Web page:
Ep 235: The Hidden Power of High Sensitivity

Jenn Granneman, author of Sensitive, chats with us about recognizing and connecting with our highly sensitive teens. We cover how to help sensitive teens better manage feelings of overwhelm and the right way to nudge them beyond their comfort zone.

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Full show notes

When a teen slams a door after not getting their way, or bursts into tears at a throwaway comment, parents might feel like every interaction with their teen ends in hysterics. Other times parents might worry their sensitive teen will have trouble making friends or being in groups because they are easily overwhelmed. But sensitivity, shyness, and introversion are not flaws. 

It can be difficult for parents to see their teen struggling with sensitivity. They may feel frustrated or helpless, not knowing how to help their child. It can also be difficult for them to relate to their child's experience if they themselves are more extroverted and don't fully understand what it's like to be shy or introverted.

Children who are sensitive may be at higher risk for anxiety and depression, and may struggle with social skills throughout their lives if they don't receive proper support. It's important for parents to help their child build confidence and develop social skills, not just for their immediate well-being but for their long-term success and happiness.

To understand more about this topic, we spoke with Jenn Granneman, co-author of the book Sensitive: The Hidden Power of the Highly Sensitive Person in a Loud, Fast, Too-Much World, and founder of Introvert, Dear, a website and community for introverts. Jenn is an introvert herself and has struggled with shyness and social anxiety throughout her life. She has dedicated her career to helping other introverts embrace their true selves and thrive in a world that can sometimes feel overwhelming to them.

Introverted, or Just Shy?

To better understand shyness and introversion, Jenn Granneman explains the difference between the two. While shyness is a fear of social judgment, introversion is a preference for solitude and reflection. Jenn notes that shyness is often seen as a negative trait, but she argues that it is simply a personality trait like any other. However, shyness can lead to negative consequences such as missing out on opportunities and feeling isolated.

Introversion, on the other hand, is often misunderstood as being shy, but it is not the same thing. Introverts can be confident and social, but they simply prefer to spend time alone or in small groups. Jenn notes that society often values extroversion over introversion, which can lead to introverts feeling like they don't fit in or are not as valued.

Jenn emphasizes that shyness and introversion are not things that need to be "fixed" or "cured." Rather, it's important to understand and accept these traits in ourselves and others. By doing so, we can create a more inclusive and understanding society.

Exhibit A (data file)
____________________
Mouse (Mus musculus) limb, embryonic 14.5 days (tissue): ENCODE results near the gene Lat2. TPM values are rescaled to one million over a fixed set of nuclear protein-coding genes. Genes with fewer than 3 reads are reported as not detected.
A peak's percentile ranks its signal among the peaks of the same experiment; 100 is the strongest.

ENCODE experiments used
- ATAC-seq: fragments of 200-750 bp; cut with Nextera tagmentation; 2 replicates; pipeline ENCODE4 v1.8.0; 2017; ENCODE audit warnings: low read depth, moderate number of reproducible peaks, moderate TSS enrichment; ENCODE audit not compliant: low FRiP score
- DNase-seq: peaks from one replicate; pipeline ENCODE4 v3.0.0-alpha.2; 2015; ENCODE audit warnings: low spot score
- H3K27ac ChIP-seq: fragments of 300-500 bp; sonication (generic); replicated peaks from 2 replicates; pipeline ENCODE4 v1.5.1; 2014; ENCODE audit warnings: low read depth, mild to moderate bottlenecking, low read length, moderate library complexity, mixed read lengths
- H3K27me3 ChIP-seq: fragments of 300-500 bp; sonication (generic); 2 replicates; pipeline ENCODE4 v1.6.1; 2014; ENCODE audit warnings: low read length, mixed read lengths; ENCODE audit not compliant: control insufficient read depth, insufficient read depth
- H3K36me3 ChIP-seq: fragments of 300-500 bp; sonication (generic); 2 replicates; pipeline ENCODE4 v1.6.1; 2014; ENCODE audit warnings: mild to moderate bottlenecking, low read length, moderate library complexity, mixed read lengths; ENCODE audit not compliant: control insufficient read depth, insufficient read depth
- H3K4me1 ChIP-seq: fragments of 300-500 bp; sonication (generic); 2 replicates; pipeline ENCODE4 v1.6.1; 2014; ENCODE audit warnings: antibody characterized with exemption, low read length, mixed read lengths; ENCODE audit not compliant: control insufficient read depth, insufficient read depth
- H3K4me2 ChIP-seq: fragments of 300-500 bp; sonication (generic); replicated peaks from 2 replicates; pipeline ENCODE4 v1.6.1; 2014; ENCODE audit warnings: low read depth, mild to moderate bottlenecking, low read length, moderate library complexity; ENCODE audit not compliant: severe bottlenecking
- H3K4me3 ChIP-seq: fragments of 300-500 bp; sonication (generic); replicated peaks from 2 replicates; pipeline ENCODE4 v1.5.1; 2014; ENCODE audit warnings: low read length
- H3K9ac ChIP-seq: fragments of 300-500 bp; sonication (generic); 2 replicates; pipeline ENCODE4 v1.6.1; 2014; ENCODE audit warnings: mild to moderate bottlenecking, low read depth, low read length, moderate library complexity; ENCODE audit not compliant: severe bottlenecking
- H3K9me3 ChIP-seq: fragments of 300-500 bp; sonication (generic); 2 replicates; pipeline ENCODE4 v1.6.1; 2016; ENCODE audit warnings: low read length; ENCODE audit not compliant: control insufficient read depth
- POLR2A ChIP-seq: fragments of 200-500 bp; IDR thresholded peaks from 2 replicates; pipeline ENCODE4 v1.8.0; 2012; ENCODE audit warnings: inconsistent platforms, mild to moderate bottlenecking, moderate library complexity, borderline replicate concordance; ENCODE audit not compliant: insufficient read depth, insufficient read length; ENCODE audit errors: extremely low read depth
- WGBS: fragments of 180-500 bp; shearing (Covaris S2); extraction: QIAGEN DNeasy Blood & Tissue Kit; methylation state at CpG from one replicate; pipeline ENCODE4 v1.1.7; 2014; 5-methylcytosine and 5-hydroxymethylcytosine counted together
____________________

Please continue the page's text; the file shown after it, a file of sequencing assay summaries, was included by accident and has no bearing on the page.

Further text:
To help parents understand their shy or introverted children, Jenn suggests paying attention to their child's behavior and respecting their boundaries. She notes that introverted children may need more alone time to recharge, while shy children may need more encouragement and support to face their fears.

Supporting a Sensitive Child

Supporting a sensitive child can be challenging, but there are ways to help them thrive. By validating your child's feelings, creating a safe environment, teaching coping strategies, and seeking outside support when needed, parents can help their sensitive children thrive and lead fulfilling lives.

First, it's important to validate their feelings and let them know it's okay to be sensitive. This can help them feel accepted and understood, which can boost their confidence. Creating a safe and comfortable environment at home is also crucial. Sensory-sensitive children may need a quiet space to relax, while socially-sensitive children may benefit from smaller social settings. It's important to respect your child's boundaries and not force them to do things that make them uncomfortable. 

Parents can also help their sensitive children develop coping strategies, such as deep breathing, visualization, and positive self-talk. Encouraging creative outlets, such as art or writing, can also be helpful for self-expression.

Finally, it's important to seek outside support when necessary. A therapist or counselor can work with your child to develop coping mechanisms and build self-esteem, while support groups can provide a community of like-minded individuals who can offer advice and encouragement.

In the Episode…

I learned so much from my conversation with Jenn, and as an introvert I came away from our conversation with a better idea of my own needs as well as those of sensitive teens. In our conversation we also discuss:
  • How to utilize loving detachment
  • The different types of sensitivity
  • What a relationship deficit
  • The right time to push a sensitive out of their comfort zone
If you enjoyed Jenn’s contributions as much as I, you can find her on social media as well as her two websites, Introvert Dear and Sensitive Refuge.

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Creators and Guests

Andy Earle
Andy Earle
Host of the Talking to Teens Podcast and founder of Write It Great
Jenn Granneman
Jenn Granneman
Founder of @introvertdear | Co-author of SENSITIVE | Helping introverts and highly sensitive people unlock their superpowers | Buy my book ⬇️
Ep 235: The Hidden Power of High Sensitivity
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